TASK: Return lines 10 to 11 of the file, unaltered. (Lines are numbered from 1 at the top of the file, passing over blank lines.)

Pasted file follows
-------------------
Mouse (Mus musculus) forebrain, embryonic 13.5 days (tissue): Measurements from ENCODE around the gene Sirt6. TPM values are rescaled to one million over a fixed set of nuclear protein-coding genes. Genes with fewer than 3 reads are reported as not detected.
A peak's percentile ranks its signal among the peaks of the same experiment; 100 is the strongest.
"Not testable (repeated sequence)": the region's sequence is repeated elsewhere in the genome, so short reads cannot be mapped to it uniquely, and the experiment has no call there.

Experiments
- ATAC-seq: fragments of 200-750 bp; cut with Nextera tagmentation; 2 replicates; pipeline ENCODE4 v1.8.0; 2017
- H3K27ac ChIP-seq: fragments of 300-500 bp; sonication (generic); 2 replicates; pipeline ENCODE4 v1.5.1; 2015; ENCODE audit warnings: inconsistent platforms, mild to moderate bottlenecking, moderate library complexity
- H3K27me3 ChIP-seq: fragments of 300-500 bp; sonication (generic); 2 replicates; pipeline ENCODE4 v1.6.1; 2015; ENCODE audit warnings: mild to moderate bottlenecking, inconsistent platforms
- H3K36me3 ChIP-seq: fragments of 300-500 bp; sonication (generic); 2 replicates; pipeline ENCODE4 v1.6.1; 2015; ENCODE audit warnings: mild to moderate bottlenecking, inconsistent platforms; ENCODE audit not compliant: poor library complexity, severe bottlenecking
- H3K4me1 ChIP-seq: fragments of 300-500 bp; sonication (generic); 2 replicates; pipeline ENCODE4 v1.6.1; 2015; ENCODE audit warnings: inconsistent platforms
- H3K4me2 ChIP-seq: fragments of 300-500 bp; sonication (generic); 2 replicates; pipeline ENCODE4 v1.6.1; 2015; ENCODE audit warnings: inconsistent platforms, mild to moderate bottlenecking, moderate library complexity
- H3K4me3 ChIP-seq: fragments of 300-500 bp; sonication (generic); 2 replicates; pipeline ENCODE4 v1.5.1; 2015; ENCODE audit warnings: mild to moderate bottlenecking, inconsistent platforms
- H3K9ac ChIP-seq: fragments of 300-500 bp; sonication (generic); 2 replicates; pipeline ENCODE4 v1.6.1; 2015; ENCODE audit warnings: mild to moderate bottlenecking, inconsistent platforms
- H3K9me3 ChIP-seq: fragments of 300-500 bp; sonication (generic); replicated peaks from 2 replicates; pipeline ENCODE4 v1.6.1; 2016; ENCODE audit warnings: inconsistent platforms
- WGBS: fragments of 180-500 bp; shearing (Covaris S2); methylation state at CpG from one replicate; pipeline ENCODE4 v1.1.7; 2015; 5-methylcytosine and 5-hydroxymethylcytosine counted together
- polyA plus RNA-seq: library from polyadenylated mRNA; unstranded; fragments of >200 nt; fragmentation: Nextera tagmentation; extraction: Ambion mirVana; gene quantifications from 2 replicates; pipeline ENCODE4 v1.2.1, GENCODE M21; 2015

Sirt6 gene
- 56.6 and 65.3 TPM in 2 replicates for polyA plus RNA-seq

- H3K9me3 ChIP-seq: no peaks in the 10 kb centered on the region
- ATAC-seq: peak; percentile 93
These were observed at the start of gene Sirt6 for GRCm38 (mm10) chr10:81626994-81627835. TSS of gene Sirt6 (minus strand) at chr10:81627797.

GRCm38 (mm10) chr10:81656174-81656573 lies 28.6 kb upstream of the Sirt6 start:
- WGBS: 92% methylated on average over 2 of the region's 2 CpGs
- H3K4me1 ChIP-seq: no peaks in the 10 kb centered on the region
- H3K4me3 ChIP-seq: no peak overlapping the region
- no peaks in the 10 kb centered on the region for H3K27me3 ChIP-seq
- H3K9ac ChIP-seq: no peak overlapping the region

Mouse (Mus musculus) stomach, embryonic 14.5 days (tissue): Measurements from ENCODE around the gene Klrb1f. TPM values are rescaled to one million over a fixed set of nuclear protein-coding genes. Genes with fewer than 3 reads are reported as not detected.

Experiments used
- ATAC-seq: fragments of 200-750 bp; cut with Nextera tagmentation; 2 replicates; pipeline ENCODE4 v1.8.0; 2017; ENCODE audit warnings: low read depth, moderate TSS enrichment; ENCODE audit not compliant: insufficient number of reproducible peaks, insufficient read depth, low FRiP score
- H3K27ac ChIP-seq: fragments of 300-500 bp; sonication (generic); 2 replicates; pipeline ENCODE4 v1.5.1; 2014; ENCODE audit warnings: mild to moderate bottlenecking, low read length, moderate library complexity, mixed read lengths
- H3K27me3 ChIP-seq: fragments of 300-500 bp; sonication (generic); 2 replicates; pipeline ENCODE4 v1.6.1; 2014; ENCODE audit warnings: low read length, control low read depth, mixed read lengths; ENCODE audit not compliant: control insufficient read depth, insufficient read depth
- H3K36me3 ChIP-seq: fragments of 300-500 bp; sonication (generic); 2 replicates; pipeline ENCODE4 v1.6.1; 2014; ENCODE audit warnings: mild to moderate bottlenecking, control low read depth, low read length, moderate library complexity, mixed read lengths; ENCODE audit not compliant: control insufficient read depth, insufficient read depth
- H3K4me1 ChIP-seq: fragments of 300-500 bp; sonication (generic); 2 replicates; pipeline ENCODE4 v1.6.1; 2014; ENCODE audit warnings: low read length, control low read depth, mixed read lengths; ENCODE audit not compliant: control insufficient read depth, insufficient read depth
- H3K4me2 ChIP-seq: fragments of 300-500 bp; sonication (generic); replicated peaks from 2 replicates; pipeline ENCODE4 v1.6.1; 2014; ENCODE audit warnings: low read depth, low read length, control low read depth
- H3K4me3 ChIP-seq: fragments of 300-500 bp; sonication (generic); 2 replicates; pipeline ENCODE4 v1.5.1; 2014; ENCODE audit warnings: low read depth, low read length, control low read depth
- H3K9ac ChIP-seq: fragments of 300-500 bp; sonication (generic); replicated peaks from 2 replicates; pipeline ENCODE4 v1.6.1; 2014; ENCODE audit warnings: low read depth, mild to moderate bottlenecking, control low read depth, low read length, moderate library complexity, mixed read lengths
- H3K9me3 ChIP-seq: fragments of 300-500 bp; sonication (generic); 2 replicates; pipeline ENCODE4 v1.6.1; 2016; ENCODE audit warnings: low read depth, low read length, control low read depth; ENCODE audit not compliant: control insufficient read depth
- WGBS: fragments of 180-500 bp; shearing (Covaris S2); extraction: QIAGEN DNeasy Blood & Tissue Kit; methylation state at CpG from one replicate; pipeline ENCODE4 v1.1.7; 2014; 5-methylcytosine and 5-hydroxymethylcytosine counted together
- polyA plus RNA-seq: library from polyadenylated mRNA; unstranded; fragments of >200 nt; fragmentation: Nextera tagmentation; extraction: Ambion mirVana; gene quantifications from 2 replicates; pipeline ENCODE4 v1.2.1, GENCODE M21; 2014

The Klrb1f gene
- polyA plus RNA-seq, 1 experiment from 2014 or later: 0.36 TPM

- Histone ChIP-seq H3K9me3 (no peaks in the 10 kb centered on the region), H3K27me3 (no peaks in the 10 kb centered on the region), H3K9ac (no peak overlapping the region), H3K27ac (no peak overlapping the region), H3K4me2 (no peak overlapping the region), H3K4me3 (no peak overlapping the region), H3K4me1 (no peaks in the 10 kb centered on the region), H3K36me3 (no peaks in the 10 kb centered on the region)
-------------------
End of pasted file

- H3K4me2 ChIP-seq: fragments of 300-500 bp; sonication (generic); 2 replicates; pipeline ENCODE4 v1.6.1; 2015; ENCODE audit warnings: inconsistent platforms, mild to moderate bottlenecking, moderate library complexity
- H3K4me3 ChIP-seq: fragments of 300-500 bp; sonication (generic); 2 replicates; pipeline ENCODE4 v1.5.1; 2015; ENCODE audit warnings: mild to moderate bottlenecking, inconsistent platforms